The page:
The blackleg disease of potato is caused by several species of bacteria that are tuber-borne, meaning they are carried and transmitted through the tubers. The blackleg disease can cause severe economic losses to the potato crop. However, the occurrence of blackleg depends very much on the growing conditions, particularly temperature and rainfall after planting.

The bacteria produce pectolytic enzymes that cause a wet, mushy rot of the tissues they infect. Pectolytic enzymes dissolve the middle lamella, composed of pectin, which holds plant cells together.

Blackleg is most commonly caused by Pectobacterium spp. Another genus of soft rot bacteria, Dickeya spp. can also cause blackleg. As infected tubers are the source of this disease and the pathogen is easily spread during seed cutting, blackleg is of great concern to certified seed growers.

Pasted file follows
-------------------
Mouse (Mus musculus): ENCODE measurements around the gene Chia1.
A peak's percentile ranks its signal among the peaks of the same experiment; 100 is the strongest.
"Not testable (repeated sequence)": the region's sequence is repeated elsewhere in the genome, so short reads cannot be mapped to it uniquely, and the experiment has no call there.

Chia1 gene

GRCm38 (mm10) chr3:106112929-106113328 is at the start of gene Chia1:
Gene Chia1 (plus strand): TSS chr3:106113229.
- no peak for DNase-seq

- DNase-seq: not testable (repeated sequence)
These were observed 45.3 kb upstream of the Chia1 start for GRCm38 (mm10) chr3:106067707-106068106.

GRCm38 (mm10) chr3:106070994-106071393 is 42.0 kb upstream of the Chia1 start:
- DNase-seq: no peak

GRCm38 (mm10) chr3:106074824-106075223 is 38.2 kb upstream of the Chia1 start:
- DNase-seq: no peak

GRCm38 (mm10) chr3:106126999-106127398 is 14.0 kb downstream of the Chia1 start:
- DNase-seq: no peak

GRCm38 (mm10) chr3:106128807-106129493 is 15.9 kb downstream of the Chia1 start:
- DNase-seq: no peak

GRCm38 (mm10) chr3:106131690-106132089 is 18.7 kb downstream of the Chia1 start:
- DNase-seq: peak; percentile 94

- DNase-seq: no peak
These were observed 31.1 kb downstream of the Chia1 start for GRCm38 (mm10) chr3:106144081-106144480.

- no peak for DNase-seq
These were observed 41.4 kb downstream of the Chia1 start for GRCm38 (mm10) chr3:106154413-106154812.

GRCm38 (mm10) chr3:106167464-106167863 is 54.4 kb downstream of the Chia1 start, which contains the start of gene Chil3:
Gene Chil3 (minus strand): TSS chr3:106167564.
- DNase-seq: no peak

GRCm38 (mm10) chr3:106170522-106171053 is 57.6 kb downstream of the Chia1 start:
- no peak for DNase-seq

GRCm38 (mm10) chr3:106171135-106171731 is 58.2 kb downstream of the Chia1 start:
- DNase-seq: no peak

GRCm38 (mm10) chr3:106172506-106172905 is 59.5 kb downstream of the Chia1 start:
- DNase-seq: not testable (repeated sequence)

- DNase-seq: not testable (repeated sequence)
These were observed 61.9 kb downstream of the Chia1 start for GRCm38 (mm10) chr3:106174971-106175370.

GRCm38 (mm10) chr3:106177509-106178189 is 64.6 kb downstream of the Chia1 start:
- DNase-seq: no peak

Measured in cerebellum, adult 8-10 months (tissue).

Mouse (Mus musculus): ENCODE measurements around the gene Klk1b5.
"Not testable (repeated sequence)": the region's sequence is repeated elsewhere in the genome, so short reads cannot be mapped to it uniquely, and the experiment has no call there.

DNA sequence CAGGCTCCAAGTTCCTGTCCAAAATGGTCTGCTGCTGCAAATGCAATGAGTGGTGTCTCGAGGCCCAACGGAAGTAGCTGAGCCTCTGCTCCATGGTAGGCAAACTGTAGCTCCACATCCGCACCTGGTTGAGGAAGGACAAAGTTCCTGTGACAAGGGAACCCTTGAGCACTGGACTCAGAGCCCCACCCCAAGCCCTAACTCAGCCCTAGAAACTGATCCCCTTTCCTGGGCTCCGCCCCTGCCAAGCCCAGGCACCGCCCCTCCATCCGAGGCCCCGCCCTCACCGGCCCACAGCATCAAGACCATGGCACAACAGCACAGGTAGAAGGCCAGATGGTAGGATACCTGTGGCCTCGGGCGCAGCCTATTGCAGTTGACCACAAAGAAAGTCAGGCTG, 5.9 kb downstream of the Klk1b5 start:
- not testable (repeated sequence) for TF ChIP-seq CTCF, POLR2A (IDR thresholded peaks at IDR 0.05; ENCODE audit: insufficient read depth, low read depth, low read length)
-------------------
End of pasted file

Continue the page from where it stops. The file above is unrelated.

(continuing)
Blackleg symptoms include soft rot of seed pieces, black to brown discolouration of the stem extending from the seed piece to above-ground portions of the stem, and stunting and wilting of affected stems. The blackleg disease sometimes develops early in the growing season soon after the plants emerge. This is referred to as early blackleg and is characterized by stunted, yellowish foliage that has a stiff, upright habit. The lower part of the below ground stem of such plants is dark brown to black in colour and extensively decayed. The pith region of the stem is particularly susceptible to decay and in blackleg infected plants, the decay may extend upward in the stem far beyond the tissue with externally visible symptoms. The typical blackening and decay of the lower stem portion is the origin of the "blackleg" designation for this disease. Young plants affected by blackleg fail to develop further and typically die.